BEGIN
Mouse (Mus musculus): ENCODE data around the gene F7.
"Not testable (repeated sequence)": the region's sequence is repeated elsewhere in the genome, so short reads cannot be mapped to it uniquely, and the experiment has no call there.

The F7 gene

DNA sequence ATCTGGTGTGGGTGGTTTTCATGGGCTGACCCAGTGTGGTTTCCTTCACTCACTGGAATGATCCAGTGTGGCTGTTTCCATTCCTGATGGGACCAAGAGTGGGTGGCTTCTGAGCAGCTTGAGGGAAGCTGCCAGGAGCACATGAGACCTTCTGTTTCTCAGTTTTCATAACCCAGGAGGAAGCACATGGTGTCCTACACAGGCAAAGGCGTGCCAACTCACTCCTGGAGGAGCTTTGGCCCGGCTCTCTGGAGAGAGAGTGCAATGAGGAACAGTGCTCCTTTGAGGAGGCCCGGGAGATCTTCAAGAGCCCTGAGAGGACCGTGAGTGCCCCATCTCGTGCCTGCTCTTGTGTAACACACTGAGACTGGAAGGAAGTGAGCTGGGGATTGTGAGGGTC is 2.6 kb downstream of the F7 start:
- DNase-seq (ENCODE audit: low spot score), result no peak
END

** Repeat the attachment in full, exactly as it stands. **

Mouse (Mus musculus): ENCODE data around the gene F7.
"Not testable (repeated sequence)": the region's sequence is repeated elsewhere in the genome, so short reads cannot be mapped to it uniquely, and the experiment has no call there.

The F7 gene

DNA sequence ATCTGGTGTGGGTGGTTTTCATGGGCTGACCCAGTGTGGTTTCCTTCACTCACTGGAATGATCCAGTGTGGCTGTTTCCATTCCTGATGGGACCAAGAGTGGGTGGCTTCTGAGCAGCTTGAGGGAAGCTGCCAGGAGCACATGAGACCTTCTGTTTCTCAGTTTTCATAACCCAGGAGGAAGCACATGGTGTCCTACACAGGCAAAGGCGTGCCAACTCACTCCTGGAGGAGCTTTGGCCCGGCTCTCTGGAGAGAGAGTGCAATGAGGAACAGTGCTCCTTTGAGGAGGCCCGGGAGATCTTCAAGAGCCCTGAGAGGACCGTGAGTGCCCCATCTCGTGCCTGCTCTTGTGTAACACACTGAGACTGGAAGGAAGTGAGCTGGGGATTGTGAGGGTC is 2.6 kb downstream of the F7 start:
- DNase-seq (ENCODE audit: low spot score), result no peak